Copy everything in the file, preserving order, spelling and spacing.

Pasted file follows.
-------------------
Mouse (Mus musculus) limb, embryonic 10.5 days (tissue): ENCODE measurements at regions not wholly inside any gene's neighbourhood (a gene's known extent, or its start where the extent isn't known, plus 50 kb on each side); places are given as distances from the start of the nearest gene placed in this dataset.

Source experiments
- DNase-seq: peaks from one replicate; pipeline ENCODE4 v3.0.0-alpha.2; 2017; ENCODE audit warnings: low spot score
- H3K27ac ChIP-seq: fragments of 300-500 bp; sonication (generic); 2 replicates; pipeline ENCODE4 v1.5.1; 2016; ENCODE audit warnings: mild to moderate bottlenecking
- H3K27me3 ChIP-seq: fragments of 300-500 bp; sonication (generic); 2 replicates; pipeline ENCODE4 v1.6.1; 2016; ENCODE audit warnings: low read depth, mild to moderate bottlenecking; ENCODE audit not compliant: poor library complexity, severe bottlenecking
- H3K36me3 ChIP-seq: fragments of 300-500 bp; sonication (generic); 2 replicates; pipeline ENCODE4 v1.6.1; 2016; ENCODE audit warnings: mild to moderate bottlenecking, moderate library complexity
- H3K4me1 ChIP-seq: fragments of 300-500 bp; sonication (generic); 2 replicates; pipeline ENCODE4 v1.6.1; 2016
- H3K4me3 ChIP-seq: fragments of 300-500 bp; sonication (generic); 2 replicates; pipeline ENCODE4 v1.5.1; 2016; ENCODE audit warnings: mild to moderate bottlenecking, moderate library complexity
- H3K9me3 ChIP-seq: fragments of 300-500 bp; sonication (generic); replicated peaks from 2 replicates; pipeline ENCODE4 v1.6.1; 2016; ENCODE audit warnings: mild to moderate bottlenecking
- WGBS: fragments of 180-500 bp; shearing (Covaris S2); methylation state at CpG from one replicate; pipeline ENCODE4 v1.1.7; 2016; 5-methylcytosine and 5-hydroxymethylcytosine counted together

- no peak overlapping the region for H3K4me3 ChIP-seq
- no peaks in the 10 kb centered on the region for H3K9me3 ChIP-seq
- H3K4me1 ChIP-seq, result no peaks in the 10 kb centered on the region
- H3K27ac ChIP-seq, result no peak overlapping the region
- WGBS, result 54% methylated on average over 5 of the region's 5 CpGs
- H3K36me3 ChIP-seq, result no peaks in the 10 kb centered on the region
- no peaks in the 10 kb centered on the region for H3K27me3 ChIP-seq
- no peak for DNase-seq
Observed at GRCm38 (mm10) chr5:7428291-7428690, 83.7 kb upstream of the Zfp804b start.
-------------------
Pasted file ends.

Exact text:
Mouse (Mus musculus) limb, embryonic 10.5 days (tissue): ENCODE measurements at regions not wholly inside any gene's neighbourhood (a gene's known extent, or its start where the extent isn't known, plus 50 kb on each side); places are given as distances from the start of the nearest gene placed in this dataset.

Source experiments
- DNase-seq: peaks from one replicate; pipeline ENCODE4 v3.0.0-alpha.2; 2017; ENCODE audit warnings: low spot score
- H3K27ac ChIP-seq: fragments of 300-500 bp; sonication (generic); 2 replicates; pipeline ENCODE4 v1.5.1; 2016; ENCODE audit warnings: mild to moderate bottlenecking
- H3K27me3 ChIP-seq: fragments of 300-500 bp; sonication (generic); 2 replicates; pipeline ENCODE4 v1.6.1; 2016; ENCODE audit warnings: low read depth, mild to moderate bottlenecking; ENCODE audit not compliant: poor library complexity, severe bottlenecking
- H3K36me3 ChIP-seq: fragments of 300-500 bp; sonication (generic); 2 replicates; pipeline ENCODE4 v1.6.1; 2016; ENCODE audit warnings: mild to moderate bottlenecking, moderate library complexity
- H3K4me1 ChIP-seq: fragments of 300-500 bp; sonication (generic); 2 replicates; pipeline ENCODE4 v1.6.1; 2016
- H3K4me3 ChIP-seq: fragments of 300-500 bp; sonication (generic); 2 replicates; pipeline ENCODE4 v1.5.1; 2016; ENCODE audit warnings: mild to moderate bottlenecking, moderate library complexity
- H3K9me3 ChIP-seq: fragments of 300-500 bp; sonication (generic); replicated peaks from 2 replicates; pipeline ENCODE4 v1.6.1; 2016; ENCODE audit warnings: mild to moderate bottlenecking
- WGBS: fragments of 180-500 bp; shearing (Covaris S2); methylation state at CpG from one replicate; pipeline ENCODE4 v1.1.7; 2016; 5-methylcytosine and 5-hydroxymethylcytosine counted together

- no peak overlapping the region for H3K4me3 ChIP-seq
- no peaks in the 10 kb centered on the region for H3K9me3 ChIP-seq
- H3K4me1 ChIP-seq, result no peaks in the 10 kb centered on the region
- H3K27ac ChIP-seq, result no peak overlapping the region
- WGBS, result 54% methylated on average over 5 of the region's 5 CpGs
- H3K36me3 ChIP-seq, result no peaks in the 10 kb centered on the region
- no peaks in the 10 kb centered on the region for H3K27me3 ChIP-seq
- no peak for DNase-seq
Observed at GRCm38 (mm10) chr5:7428291-7428690, 83.7 kb upstream of the Zfp804b start.